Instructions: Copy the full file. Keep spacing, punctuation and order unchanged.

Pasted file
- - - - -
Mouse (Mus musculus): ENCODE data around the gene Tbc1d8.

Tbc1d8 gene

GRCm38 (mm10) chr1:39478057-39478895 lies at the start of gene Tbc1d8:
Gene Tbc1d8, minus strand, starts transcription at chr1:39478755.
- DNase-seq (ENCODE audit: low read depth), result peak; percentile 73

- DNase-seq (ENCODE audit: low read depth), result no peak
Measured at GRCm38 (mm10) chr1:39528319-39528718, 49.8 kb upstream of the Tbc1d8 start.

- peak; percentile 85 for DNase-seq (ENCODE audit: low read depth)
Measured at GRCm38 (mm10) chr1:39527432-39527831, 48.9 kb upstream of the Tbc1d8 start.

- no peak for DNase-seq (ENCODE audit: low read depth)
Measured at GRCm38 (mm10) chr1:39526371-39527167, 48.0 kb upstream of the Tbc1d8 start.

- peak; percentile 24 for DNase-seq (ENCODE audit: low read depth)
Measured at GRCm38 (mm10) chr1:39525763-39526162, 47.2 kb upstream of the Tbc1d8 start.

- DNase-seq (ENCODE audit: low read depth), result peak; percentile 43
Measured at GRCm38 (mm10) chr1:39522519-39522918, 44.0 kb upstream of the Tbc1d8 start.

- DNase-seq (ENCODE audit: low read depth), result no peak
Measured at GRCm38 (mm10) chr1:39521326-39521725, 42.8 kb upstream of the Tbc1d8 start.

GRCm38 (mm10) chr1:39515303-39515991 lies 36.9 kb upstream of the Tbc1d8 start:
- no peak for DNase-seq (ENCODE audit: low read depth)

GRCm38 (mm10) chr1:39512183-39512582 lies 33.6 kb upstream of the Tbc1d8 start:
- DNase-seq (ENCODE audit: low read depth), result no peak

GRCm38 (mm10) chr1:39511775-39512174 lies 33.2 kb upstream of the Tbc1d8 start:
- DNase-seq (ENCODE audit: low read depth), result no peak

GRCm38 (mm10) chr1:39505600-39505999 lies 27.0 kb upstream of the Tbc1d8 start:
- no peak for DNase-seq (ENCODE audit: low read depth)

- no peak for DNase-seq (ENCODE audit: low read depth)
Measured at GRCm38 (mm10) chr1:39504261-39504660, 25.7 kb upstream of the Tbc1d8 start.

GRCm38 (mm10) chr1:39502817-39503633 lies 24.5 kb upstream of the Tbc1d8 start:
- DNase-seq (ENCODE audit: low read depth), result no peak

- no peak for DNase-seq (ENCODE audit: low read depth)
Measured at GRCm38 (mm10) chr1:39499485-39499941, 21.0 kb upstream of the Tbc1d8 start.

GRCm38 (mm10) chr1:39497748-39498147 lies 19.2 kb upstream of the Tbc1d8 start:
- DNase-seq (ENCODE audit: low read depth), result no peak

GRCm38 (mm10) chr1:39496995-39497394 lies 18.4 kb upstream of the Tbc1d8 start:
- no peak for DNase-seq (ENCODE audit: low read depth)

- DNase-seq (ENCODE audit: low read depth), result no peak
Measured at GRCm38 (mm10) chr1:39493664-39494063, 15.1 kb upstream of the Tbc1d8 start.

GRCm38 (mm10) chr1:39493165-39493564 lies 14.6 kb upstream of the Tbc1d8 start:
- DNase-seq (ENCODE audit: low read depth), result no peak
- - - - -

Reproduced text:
Mouse (Mus musculus): ENCODE data around the gene Tbc1d8.

Tbc1d8 gene

GRCm38 (mm10) chr1:39478057-39478895 lies at the start of gene Tbc1d8:
Gene Tbc1d8, minus strand, starts transcription at chr1:39478755.
- DNase-seq (ENCODE audit: low read depth), result peak; percentile 73

- DNase-seq (ENCODE audit: low read depth), result no peak
Measured at GRCm38 (mm10) chr1:39528319-39528718, 49.8 kb upstream of the Tbc1d8 start.

- peak; percentile 85 for DNase-seq (ENCODE audit: low read depth)
Measured at GRCm38 (mm10) chr1:39527432-39527831, 48.9 kb upstream of the Tbc1d8 start.

- no peak for DNase-seq (ENCODE audit: low read depth)
Measured at GRCm38 (mm10) chr1:39526371-39527167, 48.0 kb upstream of the Tbc1d8 start.

- peak; percentile 24 for DNase-seq (ENCODE audit: low read depth)
Measured at GRCm38 (mm10) chr1:39525763-39526162, 47.2 kb upstream of the Tbc1d8 start.

- DNase-seq (ENCODE audit: low read depth), result peak; percentile 43
Measured at GRCm38 (mm10) chr1:39522519-39522918, 44.0 kb upstream of the Tbc1d8 start.

- DNase-seq (ENCODE audit: low read depth), result no peak
Measured at GRCm38 (mm10) chr1:39521326-39521725, 42.8 kb upstream of the Tbc1d8 start.

GRCm38 (mm10) chr1:39515303-39515991 lies 36.9 kb upstream of the Tbc1d8 start:
- no peak for DNase-seq (ENCODE audit: low read depth)

GRCm38 (mm10) chr1:39512183-39512582 lies 33.6 kb upstream of the Tbc1d8 start:
- DNase-seq (ENCODE audit: low read depth), result no peak

GRCm38 (mm10) chr1:39511775-39512174 lies 33.2 kb upstream of the Tbc1d8 start:
- DNase-seq (ENCODE audit: low read depth), result no peak

GRCm38 (mm10) chr1:39505600-39505999 lies 27.0 kb upstream of the Tbc1d8 start:
- no peak for DNase-seq (ENCODE audit: low read depth)

- no peak for DNase-seq (ENCODE audit: low read depth)
Measured at GRCm38 (mm10) chr1:39504261-39504660, 25.7 kb upstream of the Tbc1d8 start.

GRCm38 (mm10) chr1:39502817-39503633 lies 24.5 kb upstream of the Tbc1d8 start:
- DNase-seq (ENCODE audit: low read depth), result no peak

- no peak for DNase-seq (ENCODE audit: low read depth)
Measured at GRCm38 (mm10) chr1:39499485-39499941, 21.0 kb upstream of the Tbc1d8 start.

GRCm38 (mm10) chr1:39497748-39498147 lies 19.2 kb upstream of the Tbc1d8 start:
- DNase-seq (ENCODE audit: low read depth), result no peak

GRCm38 (mm10) chr1:39496995-39497394 lies 18.4 kb upstream of the Tbc1d8 start:
- no peak for DNase-seq (ENCODE audit: low read depth)

- DNase-seq (ENCODE audit: low read depth), result no peak
Measured at GRCm38 (mm10) chr1:39493664-39494063, 15.1 kb upstream of the Tbc1d8 start.

GRCm38 (mm10) chr1:39493165-39493564 lies 14.6 kb upstream of the Tbc1d8 start:
- DNase-seq (ENCODE audit: low read depth), result no peak